Since closing our egg business, I’ve had to look for work off the farm. It’s very common for farmers to have an off-site job to support the farm business. In our case, we’ve decided to step back entirely from commercial agriculture, for now, in order to regenerate ourselves after what has been an intense seven-year period of work on the farm. You could say I’m on a ‘sabbatical’, but instead of taking time off, I’ve found manual jobs locally to keep the money coming in – while still allowing me the time and space to step back and explore new ideas.
This summer I started brush cutting Himalayan balsam for the National Park. As an invasive weed, it outcompetes native plants for both sunlight and pollinators, quickly taking over large areas of land. Then in the winter, it dies back leaving nothing but mud in its place. As a result, riverbanks deteriorate and valuable soil is lost. It’s physical, noisy work but it’s meaningful – and for eight hours a day, I get to let my mind wander, without any other distractions – no social media, no phone calls.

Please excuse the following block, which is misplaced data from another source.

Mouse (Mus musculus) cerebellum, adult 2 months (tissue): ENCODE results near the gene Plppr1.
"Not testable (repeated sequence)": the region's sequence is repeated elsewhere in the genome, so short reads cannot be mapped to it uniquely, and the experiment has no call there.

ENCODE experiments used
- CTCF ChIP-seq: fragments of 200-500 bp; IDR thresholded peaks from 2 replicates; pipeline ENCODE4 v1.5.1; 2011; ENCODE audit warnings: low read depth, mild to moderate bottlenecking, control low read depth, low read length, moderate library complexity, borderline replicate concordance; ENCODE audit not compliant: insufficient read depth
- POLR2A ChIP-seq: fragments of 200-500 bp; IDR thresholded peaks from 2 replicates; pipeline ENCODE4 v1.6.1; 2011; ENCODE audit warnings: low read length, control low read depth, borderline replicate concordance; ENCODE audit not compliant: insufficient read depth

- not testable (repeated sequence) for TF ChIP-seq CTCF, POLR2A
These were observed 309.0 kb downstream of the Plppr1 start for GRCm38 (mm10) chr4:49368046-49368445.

As I traverse through local farmyards in search of balsam in the Welsh countryside, I can’t help but draw a parallel between what has happened to agriculture, and what is about to happen to white collar city jobs. If you’re not familiar with the classic farmyard, some really do look like the perfect set for a post-apocalyptic film – piles of stuff which has never been thrown out as it might one day be useful, and old obsolete machinery with trees and shrubs growing through it. You’re lucky if you see a person, and unlucky if you come across a pack of dogs. The people you do see, have years of hard work written all over their faces, but they are generally happy to see you – there are far fewer people in the countryside, compared to urban spaces.
The thing is, I’m doing the work that big machines cannot – getting into all those awkward (but often beautiful) spaces. The Himalayan balsam spreads millions of tiny seeds that reach every nook and cranny of hedges and wild scrubby areas, which means that humans (often in combination with a handheld machine) are the most practical way to tackle the job. In large open areas they use robot mowers, modern machines that can traverse uneven and sometimes very steep ground, chopping up everything in sight, covering much more ground with a fraction of the manpower.